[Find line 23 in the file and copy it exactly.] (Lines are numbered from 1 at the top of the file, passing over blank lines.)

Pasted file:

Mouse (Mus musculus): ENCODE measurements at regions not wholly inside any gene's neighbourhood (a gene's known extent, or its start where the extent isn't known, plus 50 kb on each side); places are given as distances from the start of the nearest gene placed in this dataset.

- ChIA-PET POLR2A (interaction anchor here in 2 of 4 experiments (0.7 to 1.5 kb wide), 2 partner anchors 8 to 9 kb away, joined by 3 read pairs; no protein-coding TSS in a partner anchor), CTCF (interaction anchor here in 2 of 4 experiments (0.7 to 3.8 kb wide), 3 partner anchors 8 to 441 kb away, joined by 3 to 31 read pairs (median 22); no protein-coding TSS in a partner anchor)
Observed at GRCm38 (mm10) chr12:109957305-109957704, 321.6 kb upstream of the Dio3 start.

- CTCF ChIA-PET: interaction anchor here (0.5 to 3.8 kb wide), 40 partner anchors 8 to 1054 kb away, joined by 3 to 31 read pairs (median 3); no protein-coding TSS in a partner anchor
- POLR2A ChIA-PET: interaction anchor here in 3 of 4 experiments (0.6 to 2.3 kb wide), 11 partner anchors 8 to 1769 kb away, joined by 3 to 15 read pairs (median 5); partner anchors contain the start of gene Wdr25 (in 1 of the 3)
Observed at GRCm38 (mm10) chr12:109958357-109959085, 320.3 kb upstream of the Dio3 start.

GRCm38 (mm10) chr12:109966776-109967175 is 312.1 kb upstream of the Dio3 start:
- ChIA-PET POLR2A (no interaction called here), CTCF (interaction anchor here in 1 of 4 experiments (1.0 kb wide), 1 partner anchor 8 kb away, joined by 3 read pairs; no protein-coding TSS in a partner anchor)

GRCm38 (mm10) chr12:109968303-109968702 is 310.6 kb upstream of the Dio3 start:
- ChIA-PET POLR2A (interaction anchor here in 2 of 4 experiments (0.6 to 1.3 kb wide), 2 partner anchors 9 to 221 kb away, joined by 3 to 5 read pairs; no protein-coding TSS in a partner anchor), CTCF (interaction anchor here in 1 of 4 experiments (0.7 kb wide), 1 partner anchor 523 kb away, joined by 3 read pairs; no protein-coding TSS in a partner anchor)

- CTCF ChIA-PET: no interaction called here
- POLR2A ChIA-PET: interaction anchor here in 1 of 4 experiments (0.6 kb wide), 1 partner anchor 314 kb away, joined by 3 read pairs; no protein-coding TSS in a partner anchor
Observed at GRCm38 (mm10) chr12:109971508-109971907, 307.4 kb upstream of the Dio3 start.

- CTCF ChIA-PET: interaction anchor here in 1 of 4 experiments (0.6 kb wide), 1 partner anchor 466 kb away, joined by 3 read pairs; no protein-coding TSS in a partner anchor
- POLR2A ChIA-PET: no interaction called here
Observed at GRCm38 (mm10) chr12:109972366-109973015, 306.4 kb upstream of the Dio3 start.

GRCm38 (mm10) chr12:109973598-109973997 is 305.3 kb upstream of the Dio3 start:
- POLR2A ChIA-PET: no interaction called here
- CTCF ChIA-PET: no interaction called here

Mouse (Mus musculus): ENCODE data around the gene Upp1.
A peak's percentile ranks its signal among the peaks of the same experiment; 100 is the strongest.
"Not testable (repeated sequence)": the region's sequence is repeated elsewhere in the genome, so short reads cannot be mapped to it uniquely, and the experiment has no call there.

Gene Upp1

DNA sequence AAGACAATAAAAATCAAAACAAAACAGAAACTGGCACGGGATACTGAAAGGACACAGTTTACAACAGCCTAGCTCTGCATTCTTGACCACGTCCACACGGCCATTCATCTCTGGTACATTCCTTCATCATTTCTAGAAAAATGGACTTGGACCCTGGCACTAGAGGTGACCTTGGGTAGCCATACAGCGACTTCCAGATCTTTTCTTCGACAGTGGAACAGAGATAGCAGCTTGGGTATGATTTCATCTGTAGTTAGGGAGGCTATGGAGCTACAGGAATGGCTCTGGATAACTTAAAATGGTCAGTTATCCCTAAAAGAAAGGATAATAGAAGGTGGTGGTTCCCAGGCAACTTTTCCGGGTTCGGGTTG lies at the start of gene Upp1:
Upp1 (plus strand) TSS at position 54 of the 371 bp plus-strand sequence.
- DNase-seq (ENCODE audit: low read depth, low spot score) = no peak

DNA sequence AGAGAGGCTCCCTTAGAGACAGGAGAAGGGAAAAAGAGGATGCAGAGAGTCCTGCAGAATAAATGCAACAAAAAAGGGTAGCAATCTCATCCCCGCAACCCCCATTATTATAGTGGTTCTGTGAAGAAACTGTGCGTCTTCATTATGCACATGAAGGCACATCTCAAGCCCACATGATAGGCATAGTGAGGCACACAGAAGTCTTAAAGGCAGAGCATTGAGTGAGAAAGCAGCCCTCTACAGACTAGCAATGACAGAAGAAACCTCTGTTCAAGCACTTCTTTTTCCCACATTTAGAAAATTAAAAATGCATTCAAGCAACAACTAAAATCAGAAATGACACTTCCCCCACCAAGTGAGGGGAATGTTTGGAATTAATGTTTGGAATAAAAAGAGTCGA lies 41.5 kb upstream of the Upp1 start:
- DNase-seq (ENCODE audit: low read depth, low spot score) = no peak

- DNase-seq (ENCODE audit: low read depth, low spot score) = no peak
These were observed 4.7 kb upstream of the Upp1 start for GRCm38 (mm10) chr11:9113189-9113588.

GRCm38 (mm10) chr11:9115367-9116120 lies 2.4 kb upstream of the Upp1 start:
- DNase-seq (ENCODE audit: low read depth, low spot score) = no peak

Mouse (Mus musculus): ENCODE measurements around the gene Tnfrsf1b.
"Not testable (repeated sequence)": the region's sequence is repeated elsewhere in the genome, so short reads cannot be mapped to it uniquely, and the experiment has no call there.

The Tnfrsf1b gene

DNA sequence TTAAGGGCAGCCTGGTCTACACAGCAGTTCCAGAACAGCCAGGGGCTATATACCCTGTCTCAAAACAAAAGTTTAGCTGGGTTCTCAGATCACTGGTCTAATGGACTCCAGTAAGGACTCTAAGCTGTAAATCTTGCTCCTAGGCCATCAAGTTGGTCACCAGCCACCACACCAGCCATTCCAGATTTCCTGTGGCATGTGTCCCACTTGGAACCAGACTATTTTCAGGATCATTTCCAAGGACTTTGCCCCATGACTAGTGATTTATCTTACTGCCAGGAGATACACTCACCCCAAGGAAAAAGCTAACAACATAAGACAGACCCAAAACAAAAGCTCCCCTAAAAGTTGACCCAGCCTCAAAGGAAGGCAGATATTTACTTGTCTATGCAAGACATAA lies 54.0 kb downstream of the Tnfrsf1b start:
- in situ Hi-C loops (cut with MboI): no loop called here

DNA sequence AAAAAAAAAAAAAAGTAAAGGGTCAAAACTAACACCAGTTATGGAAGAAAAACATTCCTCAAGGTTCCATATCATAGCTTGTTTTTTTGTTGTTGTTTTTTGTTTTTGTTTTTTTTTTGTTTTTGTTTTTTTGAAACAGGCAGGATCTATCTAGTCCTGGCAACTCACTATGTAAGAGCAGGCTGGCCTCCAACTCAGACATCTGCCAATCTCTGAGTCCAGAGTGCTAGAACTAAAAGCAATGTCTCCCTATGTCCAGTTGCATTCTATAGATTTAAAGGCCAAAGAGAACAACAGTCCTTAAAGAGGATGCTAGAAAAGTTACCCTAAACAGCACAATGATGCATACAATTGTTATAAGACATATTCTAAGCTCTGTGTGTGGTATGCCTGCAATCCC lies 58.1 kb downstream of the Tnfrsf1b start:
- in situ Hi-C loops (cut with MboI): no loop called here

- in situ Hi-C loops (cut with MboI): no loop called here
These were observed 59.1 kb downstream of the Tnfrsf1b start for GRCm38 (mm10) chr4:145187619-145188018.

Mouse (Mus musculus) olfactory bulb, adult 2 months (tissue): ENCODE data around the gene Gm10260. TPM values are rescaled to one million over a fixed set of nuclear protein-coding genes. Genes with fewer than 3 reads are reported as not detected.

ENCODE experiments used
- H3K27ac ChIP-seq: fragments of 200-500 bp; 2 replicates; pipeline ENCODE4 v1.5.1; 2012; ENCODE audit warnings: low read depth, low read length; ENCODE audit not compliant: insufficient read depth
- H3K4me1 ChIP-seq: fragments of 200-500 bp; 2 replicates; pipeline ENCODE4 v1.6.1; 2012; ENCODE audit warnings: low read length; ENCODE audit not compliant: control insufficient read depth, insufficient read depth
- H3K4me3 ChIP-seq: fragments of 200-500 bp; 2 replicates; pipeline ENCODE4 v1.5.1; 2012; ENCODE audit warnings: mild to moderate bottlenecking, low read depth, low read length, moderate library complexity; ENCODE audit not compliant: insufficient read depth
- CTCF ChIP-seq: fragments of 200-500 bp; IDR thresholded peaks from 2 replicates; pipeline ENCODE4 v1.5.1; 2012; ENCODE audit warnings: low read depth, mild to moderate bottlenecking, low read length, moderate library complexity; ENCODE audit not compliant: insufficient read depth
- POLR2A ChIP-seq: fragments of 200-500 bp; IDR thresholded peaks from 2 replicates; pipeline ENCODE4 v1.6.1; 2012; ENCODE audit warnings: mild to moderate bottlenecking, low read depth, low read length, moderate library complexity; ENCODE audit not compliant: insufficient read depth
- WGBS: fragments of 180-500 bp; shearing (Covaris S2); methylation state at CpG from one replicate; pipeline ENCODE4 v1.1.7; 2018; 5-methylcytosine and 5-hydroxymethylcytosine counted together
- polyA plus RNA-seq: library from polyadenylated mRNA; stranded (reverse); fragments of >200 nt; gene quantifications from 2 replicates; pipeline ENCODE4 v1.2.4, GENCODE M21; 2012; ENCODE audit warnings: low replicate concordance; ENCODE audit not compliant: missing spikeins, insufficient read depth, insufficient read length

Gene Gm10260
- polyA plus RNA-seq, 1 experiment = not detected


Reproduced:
Gene Upp1